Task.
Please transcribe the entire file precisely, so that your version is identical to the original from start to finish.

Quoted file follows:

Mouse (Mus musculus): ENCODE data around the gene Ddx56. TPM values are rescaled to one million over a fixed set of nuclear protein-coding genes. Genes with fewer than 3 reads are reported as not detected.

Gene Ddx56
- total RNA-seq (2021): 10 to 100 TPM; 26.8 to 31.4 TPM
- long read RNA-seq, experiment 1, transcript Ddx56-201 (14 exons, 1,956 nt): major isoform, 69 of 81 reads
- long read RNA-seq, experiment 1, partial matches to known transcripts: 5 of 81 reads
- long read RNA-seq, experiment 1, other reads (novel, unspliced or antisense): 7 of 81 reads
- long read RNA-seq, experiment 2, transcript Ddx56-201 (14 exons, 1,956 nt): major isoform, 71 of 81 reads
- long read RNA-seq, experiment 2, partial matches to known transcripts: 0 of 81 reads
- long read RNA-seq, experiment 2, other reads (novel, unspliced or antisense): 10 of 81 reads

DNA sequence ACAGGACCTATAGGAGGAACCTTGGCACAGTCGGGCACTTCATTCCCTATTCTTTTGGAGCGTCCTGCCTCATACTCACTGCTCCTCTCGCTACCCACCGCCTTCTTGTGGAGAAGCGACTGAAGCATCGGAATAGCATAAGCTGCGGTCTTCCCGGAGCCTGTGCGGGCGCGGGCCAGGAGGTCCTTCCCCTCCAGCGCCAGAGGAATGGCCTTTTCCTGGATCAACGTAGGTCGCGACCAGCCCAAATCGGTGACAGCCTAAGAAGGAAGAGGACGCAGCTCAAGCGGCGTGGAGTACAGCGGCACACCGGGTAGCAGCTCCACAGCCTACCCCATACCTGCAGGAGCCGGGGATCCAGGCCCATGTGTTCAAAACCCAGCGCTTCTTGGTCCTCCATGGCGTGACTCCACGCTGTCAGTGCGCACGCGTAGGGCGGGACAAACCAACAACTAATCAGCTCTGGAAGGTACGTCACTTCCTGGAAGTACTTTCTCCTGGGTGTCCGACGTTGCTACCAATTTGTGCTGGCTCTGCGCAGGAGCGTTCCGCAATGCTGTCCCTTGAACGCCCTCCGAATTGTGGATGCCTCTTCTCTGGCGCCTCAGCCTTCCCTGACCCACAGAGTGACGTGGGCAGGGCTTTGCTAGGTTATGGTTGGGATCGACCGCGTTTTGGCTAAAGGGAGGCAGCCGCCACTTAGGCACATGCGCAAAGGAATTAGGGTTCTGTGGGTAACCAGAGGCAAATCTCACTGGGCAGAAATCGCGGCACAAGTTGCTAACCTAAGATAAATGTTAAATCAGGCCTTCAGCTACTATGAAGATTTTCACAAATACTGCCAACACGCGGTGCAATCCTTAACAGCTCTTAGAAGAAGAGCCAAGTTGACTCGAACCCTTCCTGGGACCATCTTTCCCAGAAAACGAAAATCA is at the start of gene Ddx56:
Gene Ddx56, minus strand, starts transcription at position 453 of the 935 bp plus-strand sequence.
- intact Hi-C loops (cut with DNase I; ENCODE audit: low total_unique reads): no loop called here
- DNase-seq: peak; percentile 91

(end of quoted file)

Mouse (Mus musculus): ENCODE data around the gene Ddx56. TPM values are rescaled to one million over a fixed set of nuclear protein-coding genes. Genes with fewer than 3 reads are reported as not detected.

Gene Ddx56
- total RNA-seq (2021): 10 to 100 TPM; 26.8 to 31.4 TPM
- long read RNA-seq, experiment 1, transcript Ddx56-201 (14 exons, 1,956 nt): major isoform, 69 of 81 reads
- long read RNA-seq, experiment 1, partial matches to known transcripts: 5 of 81 reads
- long read RNA-seq, experiment 1, other reads (novel, unspliced or antisense): 7 of 81 reads
- long read RNA-seq, experiment 2, transcript Ddx56-201 (14 exons, 1,956 nt): major isoform, 71 of 81 reads
- long read RNA-seq, experiment 2, partial matches to known transcripts: 0 of 81 reads
- long read RNA-seq, experiment 2, other reads (novel, unspliced or antisense): 10 of 81 reads

DNA sequence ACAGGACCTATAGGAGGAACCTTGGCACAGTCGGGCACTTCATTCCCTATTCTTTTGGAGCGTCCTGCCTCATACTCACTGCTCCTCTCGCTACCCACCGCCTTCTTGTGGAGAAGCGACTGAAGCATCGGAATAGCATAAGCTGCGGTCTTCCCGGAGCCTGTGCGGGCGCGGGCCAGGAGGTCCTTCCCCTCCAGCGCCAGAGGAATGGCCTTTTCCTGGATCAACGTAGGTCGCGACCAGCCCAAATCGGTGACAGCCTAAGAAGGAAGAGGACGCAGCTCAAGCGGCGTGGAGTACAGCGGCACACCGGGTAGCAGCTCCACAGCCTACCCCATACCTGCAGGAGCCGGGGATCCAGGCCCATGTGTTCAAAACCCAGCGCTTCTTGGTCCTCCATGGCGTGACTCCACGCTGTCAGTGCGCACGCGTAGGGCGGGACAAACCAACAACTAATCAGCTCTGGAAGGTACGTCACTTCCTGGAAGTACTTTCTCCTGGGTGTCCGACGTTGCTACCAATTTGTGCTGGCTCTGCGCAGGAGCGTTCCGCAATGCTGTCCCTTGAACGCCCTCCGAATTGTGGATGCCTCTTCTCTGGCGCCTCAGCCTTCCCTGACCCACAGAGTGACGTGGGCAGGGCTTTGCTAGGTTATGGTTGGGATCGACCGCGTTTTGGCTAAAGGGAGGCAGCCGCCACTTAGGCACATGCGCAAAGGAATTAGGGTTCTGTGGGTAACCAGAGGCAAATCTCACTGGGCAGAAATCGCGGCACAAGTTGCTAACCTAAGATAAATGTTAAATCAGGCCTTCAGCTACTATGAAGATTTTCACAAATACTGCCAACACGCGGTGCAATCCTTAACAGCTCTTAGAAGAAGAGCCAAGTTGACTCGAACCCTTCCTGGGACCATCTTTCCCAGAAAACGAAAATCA is at the start of gene Ddx56:
Gene Ddx56, minus strand, starts transcription at position 453 of the 935 bp plus-strand sequence.
- intact Hi-C loops (cut with DNase I; ENCODE audit: low total_unique reads): no loop called here
- DNase-seq: peak; percentile 91